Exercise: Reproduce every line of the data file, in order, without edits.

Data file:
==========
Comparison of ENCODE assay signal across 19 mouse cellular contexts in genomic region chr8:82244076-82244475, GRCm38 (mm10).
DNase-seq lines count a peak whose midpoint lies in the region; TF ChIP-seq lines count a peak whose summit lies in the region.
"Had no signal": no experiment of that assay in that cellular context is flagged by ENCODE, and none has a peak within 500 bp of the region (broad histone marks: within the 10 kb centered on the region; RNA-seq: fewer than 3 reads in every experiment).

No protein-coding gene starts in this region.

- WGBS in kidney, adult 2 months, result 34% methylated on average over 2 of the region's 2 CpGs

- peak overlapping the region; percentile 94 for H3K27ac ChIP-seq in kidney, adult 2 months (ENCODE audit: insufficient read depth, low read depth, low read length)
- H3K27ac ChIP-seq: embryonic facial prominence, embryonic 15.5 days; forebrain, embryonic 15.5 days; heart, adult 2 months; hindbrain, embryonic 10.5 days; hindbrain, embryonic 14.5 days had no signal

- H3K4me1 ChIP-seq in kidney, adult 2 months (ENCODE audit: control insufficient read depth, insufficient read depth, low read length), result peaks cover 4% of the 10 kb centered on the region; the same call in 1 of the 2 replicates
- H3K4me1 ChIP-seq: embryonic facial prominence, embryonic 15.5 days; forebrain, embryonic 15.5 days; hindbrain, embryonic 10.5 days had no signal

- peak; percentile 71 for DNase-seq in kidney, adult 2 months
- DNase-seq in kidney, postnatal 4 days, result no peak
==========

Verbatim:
Comparison of ENCODE assay signal across 19 mouse cellular contexts in genomic region chr8:82244076-82244475, GRCm38 (mm10).
DNase-seq lines count a peak whose midpoint lies in the region; TF ChIP-seq lines count a peak whose summit lies in the region.
"Had no signal": no experiment of that assay in that cellular context is flagged by ENCODE, and none has a peak within 500 bp of the region (broad histone marks: within the 10 kb centered on the region; RNA-seq: fewer than 3 reads in every experiment).

No protein-coding gene starts in this region.

- WGBS in kidney, adult 2 months, result 34% methylated on average over 2 of the region's 2 CpGs

- peak overlapping the region; percentile 94 for H3K27ac ChIP-seq in kidney, adult 2 months (ENCODE audit: insufficient read depth, low read depth, low read length)
- H3K27ac ChIP-seq: embryonic facial prominence, embryonic 15.5 days; forebrain, embryonic 15.5 days; heart, adult 2 months; hindbrain, embryonic 10.5 days; hindbrain, embryonic 14.5 days had no signal

- H3K4me1 ChIP-seq in kidney, adult 2 months (ENCODE audit: control insufficient read depth, insufficient read depth, low read length), result peaks cover 4% of the 10 kb centered on the region; the same call in 1 of the 2 replicates
- H3K4me1 ChIP-seq: embryonic facial prominence, embryonic 15.5 days; forebrain, embryonic 15.5 days; hindbrain, embryonic 10.5 days had no signal

- peak; percentile 71 for DNase-seq in kidney, adult 2 months
- DNase-seq in kidney, postnatal 4 days, result no peak